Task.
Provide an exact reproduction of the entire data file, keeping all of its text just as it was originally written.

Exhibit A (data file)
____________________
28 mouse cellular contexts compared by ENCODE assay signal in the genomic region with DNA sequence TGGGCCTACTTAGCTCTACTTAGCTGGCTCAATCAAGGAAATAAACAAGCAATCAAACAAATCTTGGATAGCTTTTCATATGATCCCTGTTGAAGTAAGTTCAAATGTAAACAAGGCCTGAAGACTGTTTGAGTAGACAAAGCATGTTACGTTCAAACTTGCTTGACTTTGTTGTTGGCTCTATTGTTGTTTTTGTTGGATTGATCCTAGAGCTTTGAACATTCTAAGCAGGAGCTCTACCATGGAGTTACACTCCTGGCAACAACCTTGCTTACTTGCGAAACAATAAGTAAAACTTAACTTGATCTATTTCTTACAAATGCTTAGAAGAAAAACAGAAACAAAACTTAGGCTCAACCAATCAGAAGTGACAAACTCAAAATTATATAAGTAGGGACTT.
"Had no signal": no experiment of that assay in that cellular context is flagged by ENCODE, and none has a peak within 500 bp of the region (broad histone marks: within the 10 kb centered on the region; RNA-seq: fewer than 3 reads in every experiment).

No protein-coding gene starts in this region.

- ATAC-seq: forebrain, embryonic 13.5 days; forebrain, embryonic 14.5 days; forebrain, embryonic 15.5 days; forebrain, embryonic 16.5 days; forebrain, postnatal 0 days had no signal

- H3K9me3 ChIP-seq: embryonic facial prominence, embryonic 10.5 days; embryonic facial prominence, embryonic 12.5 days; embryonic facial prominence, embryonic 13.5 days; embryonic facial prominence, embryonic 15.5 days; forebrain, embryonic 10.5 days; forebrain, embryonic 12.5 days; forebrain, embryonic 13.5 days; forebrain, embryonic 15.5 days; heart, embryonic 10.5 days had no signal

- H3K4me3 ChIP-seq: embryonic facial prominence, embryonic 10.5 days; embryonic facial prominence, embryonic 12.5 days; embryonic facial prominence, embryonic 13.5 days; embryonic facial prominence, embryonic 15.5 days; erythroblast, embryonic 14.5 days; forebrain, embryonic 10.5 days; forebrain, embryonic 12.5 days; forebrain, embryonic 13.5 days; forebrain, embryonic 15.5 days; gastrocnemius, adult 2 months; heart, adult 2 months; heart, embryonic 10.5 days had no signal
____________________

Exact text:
28 mouse cellular contexts compared by ENCODE assay signal in the genomic region with DNA sequence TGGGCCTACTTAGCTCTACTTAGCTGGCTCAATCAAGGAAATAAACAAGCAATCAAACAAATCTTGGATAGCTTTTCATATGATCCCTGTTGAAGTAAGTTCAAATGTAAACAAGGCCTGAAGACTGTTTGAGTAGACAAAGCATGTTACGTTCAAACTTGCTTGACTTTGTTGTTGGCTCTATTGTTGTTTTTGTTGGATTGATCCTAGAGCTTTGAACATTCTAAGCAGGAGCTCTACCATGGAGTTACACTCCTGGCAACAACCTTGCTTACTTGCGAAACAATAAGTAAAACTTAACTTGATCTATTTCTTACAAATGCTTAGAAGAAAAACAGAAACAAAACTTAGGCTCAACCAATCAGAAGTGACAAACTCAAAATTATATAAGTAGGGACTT.
"Had no signal": no experiment of that assay in that cellular context is flagged by ENCODE, and none has a peak within 500 bp of the region (broad histone marks: within the 10 kb centered on the region; RNA-seq: fewer than 3 reads in every experiment).

No protein-coding gene starts in this region.

- ATAC-seq: forebrain, embryonic 13.5 days; forebrain, embryonic 14.5 days; forebrain, embryonic 15.5 days; forebrain, embryonic 16.5 days; forebrain, postnatal 0 days had no signal

- H3K9me3 ChIP-seq: embryonic facial prominence, embryonic 10.5 days; embryonic facial prominence, embryonic 12.5 days; embryonic facial prominence, embryonic 13.5 days; embryonic facial prominence, embryonic 15.5 days; forebrain, embryonic 10.5 days; forebrain, embryonic 12.5 days; forebrain, embryonic 13.5 days; forebrain, embryonic 15.5 days; heart, embryonic 10.5 days had no signal

- H3K4me3 ChIP-seq: embryonic facial prominence, embryonic 10.5 days; embryonic facial prominence, embryonic 12.5 days; embryonic facial prominence, embryonic 13.5 days; embryonic facial prominence, embryonic 15.5 days; erythroblast, embryonic 14.5 days; forebrain, embryonic 10.5 days; forebrain, embryonic 12.5 days; forebrain, embryonic 13.5 days; forebrain, embryonic 15.5 days; gastrocnemius, adult 2 months; heart, adult 2 months; heart, embryonic 10.5 days had no signal